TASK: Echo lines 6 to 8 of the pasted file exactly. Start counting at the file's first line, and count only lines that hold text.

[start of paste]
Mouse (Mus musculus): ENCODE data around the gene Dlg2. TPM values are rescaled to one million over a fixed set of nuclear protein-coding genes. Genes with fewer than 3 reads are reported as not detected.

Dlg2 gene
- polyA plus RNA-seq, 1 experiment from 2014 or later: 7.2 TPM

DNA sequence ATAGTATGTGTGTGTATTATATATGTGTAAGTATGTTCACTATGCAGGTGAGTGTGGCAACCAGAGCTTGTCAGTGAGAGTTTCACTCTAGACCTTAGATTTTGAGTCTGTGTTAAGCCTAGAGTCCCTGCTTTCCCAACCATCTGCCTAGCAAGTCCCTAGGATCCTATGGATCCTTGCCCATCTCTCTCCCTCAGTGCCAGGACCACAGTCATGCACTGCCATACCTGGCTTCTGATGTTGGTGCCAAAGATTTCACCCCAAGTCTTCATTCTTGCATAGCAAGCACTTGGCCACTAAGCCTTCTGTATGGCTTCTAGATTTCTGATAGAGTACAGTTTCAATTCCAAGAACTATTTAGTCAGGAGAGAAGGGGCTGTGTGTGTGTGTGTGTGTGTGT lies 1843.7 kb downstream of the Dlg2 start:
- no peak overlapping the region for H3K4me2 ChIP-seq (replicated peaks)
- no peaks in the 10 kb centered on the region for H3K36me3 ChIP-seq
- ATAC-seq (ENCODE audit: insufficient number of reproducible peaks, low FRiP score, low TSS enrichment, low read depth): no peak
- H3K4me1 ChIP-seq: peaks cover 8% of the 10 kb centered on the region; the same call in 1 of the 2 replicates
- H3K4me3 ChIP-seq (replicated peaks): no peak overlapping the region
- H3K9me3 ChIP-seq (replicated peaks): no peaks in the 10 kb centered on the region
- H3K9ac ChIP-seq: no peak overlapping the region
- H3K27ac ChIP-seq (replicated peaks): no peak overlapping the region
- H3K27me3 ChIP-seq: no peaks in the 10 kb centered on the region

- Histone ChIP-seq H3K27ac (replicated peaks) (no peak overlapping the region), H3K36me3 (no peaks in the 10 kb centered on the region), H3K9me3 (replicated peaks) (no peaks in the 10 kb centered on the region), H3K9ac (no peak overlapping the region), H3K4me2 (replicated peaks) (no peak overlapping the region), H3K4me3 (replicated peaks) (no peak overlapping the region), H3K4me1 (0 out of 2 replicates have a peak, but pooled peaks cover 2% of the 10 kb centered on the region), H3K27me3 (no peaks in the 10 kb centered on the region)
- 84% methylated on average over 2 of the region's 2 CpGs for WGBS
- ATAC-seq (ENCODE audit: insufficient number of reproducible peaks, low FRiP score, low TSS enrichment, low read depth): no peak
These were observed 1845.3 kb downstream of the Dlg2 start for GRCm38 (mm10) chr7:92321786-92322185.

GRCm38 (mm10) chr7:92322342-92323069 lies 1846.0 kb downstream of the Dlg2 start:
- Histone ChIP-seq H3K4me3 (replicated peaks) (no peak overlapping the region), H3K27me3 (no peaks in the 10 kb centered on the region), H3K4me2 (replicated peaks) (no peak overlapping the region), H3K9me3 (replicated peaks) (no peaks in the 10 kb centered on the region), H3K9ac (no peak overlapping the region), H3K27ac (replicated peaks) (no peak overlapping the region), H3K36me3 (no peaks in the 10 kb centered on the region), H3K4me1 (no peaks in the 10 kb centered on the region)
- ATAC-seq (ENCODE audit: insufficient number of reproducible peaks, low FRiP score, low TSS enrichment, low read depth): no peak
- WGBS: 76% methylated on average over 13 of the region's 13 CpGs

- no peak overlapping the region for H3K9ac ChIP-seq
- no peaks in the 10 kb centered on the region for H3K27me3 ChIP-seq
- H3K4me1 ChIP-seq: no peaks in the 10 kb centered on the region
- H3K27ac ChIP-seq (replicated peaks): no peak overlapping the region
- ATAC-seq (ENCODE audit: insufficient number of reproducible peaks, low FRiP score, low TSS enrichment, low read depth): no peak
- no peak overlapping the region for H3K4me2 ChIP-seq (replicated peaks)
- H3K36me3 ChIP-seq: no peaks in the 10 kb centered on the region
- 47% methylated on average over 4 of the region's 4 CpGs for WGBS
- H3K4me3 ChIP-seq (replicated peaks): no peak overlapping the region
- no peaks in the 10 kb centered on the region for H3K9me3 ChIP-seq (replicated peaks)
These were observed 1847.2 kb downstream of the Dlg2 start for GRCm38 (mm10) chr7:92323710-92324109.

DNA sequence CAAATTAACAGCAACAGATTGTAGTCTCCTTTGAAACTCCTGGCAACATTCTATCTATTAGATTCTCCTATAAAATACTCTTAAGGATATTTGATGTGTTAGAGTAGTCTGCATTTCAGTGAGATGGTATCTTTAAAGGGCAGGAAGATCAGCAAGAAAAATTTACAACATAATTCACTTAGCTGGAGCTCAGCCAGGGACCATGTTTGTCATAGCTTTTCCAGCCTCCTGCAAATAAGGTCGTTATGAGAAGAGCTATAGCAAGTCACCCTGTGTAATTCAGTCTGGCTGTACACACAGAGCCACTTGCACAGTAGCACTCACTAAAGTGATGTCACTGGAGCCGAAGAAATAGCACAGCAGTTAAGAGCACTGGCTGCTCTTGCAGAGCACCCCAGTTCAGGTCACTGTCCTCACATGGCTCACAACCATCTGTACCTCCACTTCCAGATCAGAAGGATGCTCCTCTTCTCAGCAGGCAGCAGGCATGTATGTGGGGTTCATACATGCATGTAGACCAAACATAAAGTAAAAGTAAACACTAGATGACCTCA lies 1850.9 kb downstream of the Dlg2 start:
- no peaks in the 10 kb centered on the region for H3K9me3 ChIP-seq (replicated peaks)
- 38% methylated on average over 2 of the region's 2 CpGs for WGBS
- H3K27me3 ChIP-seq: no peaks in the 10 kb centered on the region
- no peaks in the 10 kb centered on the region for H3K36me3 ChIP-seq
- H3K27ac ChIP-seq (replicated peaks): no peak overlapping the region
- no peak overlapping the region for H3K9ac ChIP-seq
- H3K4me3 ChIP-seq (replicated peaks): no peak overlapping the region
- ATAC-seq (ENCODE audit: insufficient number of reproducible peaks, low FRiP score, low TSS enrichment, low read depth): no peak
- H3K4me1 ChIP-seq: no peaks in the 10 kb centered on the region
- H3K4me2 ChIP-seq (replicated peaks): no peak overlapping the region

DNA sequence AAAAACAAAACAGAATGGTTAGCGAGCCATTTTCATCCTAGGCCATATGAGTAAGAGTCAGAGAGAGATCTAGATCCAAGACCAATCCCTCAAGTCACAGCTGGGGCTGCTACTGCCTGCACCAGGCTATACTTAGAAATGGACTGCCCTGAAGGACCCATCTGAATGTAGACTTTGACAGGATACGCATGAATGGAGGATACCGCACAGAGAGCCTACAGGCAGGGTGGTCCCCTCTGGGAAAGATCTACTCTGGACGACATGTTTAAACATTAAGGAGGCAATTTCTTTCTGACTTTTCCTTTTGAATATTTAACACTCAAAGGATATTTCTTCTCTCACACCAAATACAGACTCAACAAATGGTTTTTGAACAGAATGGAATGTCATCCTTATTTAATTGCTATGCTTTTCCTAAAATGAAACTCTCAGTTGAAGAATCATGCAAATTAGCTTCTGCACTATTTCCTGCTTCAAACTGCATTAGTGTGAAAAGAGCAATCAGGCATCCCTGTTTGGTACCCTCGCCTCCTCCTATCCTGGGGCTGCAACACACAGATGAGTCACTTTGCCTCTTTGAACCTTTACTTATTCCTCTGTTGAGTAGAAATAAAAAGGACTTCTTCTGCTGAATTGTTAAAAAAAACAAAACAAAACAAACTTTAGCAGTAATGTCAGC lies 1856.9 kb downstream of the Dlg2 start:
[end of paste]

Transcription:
- no peaks in the 10 kb centered on the region for H3K36me3 ChIP-seq
- ATAC-seq (ENCODE audit: insufficient number of reproducible peaks, low FRiP score, low TSS enrichment, low read depth): no peak
- H3K4me1 ChIP-seq: peaks cover 8% of the 10 kb centered on the region; the same call in 1 of the 2 replicates